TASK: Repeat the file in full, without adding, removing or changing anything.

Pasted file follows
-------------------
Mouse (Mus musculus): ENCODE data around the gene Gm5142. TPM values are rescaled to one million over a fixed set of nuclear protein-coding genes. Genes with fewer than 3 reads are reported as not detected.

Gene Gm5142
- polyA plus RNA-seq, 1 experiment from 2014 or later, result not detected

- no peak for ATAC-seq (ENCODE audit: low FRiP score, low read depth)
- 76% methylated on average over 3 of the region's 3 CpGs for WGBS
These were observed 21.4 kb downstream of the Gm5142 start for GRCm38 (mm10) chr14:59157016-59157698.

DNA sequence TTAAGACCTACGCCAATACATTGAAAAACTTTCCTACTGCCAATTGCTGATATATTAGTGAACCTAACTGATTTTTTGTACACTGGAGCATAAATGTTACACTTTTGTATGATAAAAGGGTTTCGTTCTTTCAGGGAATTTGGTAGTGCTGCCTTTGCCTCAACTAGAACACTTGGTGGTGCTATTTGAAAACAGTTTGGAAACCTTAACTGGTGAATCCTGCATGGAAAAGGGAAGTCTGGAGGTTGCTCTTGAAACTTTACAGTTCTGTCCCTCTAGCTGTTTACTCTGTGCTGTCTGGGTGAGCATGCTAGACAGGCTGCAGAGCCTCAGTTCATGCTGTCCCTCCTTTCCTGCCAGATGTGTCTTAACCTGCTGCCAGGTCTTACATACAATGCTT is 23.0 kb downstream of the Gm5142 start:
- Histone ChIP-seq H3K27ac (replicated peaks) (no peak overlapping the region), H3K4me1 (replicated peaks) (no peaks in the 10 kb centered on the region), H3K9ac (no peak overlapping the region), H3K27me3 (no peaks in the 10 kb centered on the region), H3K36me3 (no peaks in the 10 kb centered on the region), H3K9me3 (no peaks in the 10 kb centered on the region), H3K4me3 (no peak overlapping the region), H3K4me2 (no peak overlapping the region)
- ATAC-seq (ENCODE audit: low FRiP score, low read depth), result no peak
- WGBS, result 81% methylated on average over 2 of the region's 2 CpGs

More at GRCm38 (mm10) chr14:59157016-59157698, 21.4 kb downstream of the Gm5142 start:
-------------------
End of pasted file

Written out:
Mouse (Mus musculus): ENCODE data around the gene Gm5142. TPM values are rescaled to one million over a fixed set of nuclear protein-coding genes. Genes with fewer than 3 reads are reported as not detected.

Gene Gm5142
- polyA plus RNA-seq, 1 experiment from 2014 or later, result not detected

- no peak for ATAC-seq (ENCODE audit: low FRiP score, low read depth)
- 76% methylated on average over 3 of the region's 3 CpGs for WGBS
These were observed 21.4 kb downstream of the Gm5142 start for GRCm38 (mm10) chr14:59157016-59157698.

DNA sequence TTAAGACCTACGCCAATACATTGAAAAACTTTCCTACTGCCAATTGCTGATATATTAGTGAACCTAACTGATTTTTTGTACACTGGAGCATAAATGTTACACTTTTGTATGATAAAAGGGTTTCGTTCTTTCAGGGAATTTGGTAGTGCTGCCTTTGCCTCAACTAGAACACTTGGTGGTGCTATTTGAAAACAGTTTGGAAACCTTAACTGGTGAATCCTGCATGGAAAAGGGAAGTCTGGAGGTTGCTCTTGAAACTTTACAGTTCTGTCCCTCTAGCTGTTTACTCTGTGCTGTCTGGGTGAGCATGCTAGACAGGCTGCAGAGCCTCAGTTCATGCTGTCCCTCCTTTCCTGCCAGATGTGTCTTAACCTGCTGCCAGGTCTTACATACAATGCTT is 23.0 kb downstream of the Gm5142 start:
- Histone ChIP-seq H3K27ac (replicated peaks) (no peak overlapping the region), H3K4me1 (replicated peaks) (no peaks in the 10 kb centered on the region), H3K9ac (no peak overlapping the region), H3K27me3 (no peaks in the 10 kb centered on the region), H3K36me3 (no peaks in the 10 kb centered on the region), H3K9me3 (no peaks in the 10 kb centered on the region), H3K4me3 (no peak overlapping the region), H3K4me2 (no peak overlapping the region)
- ATAC-seq (ENCODE audit: low FRiP score, low read depth), result no peak
- WGBS, result 81% methylated on average over 2 of the region's 2 CpGs

More at GRCm38 (mm10) chr14:59157016-59157698, 21.4 kb downstream of the Gm5142 start: